A successful food product can translate into significant earnings, but competition to be the Next big Thing at the grocery store is high. Before selling a new food product commercially, take into consideration the cost of production, the item’s marketability, the quality of the product and the niche market you plan to target.
Starting a business is not a decision that should be made overnight, it takes time. Business experts such as Cicig Felipe Antonio Bosch explain that launching a new product has two sides. It can be a success or a failure, that’s why you should take into consideration these steps.
Understanding what goes into a small business and then applying that to a home-based food product will help you reduce your risks of failure and increase your chances of success.
Write a Business Plan
Use an online template or set of guidelines, such as the recommendations at SmartyCents, to answer all of the questions related to launching and operating a business. This will help you understand all of the steps you’ll need to start a company, and which steps to take first.
A business plan requires you to also answer specific questions about your product to help you determine if it has a high chance of success.
Review Your Legal Obligations
Learn about federal and state food regulations as they pertain to in-home food businesses. For example, you will need to have food preparation surfaces, refrigeration and sanitation procedures that meet health department rules.
You can obtain this information from your local health department, extension office, state department of agriculture, a U.S. Food and Drug Administration office or the Secretary of State.
Verify your Business is Legal
Not all food businesses can be run from a home. Some smaller businesses, known as “cottage foods” can be prepared for sale from your home. You can review what foods are legal to sell from your home by consulting a website like the Farm-to-Consumer Legal Defense Fund.
Most commercial foods must operate in a licensed kitchen or processing facility that your local public health department has inspected and passed.
Because it can be expensive to build a licensed kitchen, it may be possible to rent one from a restaurant, culinary school or a business that specializes in such rentals.
Decide What You’ll Sell
Just because you have a great recipe or food line doesn’t mean you can sell it profitably. Look at who your competition is, what the prices are in your marketplace, and where competing products are being sold.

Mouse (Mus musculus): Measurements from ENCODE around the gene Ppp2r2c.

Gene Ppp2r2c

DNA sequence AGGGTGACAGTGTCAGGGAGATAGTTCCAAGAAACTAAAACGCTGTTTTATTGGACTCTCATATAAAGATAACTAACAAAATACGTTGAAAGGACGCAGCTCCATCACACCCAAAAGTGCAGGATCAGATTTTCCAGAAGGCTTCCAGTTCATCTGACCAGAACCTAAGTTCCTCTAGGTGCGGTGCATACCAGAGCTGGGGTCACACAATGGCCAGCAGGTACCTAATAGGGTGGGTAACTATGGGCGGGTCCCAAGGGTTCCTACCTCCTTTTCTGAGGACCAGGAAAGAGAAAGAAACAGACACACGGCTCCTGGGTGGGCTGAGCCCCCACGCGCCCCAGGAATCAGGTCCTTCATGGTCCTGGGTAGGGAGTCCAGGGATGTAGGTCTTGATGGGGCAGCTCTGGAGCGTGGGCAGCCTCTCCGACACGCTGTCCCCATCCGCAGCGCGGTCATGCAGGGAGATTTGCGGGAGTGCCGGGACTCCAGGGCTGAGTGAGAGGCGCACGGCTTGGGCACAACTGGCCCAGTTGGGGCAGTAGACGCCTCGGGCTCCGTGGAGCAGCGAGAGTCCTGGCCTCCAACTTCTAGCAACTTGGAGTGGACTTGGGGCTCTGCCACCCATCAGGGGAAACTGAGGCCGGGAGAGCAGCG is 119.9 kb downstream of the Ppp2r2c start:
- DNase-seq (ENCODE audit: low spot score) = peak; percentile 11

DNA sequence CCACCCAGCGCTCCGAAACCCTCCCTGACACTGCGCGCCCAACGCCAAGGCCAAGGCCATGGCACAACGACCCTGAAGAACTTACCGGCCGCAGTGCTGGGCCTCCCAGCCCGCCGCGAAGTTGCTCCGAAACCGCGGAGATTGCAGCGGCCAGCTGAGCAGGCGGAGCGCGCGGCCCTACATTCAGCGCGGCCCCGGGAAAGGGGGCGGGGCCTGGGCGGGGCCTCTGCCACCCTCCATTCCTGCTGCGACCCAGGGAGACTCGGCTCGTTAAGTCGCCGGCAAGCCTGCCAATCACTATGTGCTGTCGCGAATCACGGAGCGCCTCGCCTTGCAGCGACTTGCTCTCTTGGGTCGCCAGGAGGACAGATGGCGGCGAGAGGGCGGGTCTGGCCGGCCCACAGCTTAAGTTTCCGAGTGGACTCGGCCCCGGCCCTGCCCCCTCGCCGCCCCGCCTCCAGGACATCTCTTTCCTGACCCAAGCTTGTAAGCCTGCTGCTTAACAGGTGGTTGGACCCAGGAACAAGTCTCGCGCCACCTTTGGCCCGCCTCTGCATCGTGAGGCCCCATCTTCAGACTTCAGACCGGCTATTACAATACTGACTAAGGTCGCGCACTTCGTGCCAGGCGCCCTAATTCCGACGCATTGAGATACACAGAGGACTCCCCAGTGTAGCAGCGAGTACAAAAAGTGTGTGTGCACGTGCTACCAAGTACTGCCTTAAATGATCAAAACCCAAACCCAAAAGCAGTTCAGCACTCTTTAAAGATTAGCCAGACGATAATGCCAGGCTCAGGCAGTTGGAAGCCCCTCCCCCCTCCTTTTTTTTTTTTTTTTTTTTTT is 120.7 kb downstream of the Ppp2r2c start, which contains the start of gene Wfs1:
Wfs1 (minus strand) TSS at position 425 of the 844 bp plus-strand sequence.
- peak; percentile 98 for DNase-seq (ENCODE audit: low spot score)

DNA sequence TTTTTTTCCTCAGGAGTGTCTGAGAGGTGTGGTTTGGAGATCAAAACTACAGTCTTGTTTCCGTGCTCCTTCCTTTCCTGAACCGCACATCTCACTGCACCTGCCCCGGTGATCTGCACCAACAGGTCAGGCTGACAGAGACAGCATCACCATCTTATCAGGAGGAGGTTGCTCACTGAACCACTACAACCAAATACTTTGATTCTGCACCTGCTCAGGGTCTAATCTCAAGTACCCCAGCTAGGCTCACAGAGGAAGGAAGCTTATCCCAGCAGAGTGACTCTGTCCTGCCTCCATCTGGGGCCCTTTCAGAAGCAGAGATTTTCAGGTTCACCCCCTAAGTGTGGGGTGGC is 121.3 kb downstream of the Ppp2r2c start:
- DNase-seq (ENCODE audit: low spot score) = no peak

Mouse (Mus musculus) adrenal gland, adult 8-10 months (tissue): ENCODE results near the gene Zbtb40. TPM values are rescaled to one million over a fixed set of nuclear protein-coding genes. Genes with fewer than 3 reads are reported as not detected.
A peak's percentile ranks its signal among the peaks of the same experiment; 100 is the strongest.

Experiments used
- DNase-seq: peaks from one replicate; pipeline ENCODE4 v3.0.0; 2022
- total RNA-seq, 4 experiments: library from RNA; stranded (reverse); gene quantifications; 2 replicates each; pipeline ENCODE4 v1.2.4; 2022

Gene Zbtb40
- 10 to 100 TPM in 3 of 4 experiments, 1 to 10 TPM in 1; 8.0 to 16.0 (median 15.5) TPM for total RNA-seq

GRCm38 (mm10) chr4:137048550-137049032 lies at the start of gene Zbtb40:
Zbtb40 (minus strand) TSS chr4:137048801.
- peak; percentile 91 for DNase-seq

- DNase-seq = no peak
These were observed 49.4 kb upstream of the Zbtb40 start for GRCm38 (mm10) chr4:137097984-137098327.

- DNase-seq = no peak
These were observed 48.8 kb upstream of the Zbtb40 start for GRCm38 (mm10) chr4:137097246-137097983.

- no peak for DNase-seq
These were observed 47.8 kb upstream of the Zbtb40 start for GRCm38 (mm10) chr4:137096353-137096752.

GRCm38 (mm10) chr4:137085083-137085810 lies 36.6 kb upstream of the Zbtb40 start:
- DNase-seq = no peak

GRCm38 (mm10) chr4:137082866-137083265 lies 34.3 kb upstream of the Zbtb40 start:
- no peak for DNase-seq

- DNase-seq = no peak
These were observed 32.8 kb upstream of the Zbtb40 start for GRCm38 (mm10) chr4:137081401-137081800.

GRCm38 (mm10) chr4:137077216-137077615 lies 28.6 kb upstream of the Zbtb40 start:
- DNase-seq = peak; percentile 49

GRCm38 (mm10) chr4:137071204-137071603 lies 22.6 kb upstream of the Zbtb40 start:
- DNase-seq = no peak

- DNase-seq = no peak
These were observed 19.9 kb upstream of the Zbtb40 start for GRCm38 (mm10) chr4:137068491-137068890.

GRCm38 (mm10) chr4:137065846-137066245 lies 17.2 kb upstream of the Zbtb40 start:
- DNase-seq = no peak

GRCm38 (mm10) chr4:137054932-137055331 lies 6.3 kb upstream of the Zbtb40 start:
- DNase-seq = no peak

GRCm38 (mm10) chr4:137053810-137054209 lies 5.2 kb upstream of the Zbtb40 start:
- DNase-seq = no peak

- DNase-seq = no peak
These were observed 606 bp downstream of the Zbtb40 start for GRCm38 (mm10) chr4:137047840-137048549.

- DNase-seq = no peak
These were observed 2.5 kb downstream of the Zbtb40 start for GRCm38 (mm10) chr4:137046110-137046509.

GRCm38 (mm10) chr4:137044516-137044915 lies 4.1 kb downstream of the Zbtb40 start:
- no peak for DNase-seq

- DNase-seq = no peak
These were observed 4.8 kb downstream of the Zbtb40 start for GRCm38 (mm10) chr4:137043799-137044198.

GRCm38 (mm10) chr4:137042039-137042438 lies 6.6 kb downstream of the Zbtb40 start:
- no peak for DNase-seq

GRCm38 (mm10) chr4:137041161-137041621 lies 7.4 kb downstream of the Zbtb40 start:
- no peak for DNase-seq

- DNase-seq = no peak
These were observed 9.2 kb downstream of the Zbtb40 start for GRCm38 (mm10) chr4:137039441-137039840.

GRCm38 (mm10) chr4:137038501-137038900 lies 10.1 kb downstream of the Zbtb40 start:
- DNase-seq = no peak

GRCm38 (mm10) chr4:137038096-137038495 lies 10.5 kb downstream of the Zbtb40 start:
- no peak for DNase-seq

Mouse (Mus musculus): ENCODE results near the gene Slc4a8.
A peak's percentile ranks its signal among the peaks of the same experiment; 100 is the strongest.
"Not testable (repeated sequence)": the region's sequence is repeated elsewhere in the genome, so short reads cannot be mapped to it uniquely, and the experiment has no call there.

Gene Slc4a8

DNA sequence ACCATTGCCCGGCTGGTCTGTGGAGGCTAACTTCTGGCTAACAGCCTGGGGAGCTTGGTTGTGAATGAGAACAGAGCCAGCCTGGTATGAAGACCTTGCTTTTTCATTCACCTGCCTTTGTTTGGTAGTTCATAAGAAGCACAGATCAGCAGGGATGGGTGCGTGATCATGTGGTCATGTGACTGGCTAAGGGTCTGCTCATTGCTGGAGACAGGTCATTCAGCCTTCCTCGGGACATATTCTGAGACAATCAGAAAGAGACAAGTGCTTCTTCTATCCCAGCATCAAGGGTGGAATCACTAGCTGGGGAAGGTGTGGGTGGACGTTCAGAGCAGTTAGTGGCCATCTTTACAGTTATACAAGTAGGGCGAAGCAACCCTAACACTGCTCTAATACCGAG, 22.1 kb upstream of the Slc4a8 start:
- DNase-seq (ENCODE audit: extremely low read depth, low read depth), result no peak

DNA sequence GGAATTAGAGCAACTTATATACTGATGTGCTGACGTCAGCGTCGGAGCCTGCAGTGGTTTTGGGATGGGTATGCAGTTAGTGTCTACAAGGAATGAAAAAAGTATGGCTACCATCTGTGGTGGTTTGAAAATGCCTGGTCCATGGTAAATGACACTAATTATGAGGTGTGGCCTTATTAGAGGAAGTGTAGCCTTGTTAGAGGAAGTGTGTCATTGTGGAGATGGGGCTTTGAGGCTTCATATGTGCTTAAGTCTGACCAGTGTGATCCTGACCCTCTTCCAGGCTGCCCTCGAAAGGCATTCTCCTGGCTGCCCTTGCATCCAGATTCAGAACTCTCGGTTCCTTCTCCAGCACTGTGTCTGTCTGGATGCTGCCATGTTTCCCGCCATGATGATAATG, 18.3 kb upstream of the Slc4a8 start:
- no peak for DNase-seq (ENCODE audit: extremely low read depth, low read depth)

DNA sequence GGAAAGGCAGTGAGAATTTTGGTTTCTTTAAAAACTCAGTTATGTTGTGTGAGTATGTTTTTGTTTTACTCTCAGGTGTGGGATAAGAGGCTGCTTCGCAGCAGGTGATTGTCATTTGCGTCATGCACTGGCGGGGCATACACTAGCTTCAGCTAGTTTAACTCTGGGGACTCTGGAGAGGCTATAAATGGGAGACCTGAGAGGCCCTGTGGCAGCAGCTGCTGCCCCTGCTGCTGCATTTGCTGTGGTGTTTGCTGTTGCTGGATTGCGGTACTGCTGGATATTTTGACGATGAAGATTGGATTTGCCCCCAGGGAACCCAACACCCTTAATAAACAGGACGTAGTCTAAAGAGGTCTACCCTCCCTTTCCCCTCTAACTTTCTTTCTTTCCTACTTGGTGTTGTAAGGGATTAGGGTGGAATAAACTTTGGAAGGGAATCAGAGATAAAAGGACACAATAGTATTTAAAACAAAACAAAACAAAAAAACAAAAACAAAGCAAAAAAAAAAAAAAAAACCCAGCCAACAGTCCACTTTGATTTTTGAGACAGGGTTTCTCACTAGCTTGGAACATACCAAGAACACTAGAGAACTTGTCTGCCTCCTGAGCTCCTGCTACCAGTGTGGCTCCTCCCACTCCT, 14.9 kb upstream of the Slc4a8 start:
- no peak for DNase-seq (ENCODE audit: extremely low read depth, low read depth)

Allow consumers to sample your foods and provide feedback, and hire a company to perform shelf-life tests. Begin making decisions regarding the packaging you want to use, making plans for production and setting up test markets.
Understand your Labeling Requirements
Your label should include the name of your product, its weight, the name and address of your business, your manufacturing code, a list of ingredients, a manufacturing code and nutritional information. You may need to send your food product to a lab for analysis so you can create an accurate nutrition label.
You’ll also need to check with your county and/or state commerce offices to see what they require.
Do a Product Test Run
Begin processing your food product. In addition to using food additives, food preservation methods may include freezing, canning, dehydration, irradiation and pasteurization. Practice food safety techniques to preserve the quality of your food and ensure consumer safety.
Determine your Packaging Needs
Package your food using food-grade products. According to the university of Georgia, the packaging you use should be attractive, easy to open and prevent damage and contamination to the food product.
Create a Distribution Plan
Consider the most appropriate distribution process of your food product. You will need to make decisions regarding the price of your product, the number of products you plan to sell in a unit and shipping methods. If you sell your food product online, you’ll need to consider what sales platform you’ll use, how you’ll take and process orders and payment, and how you will package and ship items sold online.
If you will be selling in local grocery stores, at farmer’s markets and to restaurants, decide how you’ll pack and deliver your foods.
Test-Market Your Sales
Before you commit everything to a full launch, test-market your foods in a few places to see what the market reaction is. This feedback will give you more homemade food marketing ideas. You might find you need to change your packaging, lower your price or help your sales partners with more marketing.
Using your feedback, you can now begin to approach retailers such as supermarkets, restaurants, boutiques or gourmet food shops. Alternatively, you can sell the product from your own retail location, from your processing plant, a food cart, a roadside stand or online.
You may also be interested in: Important facts about fast food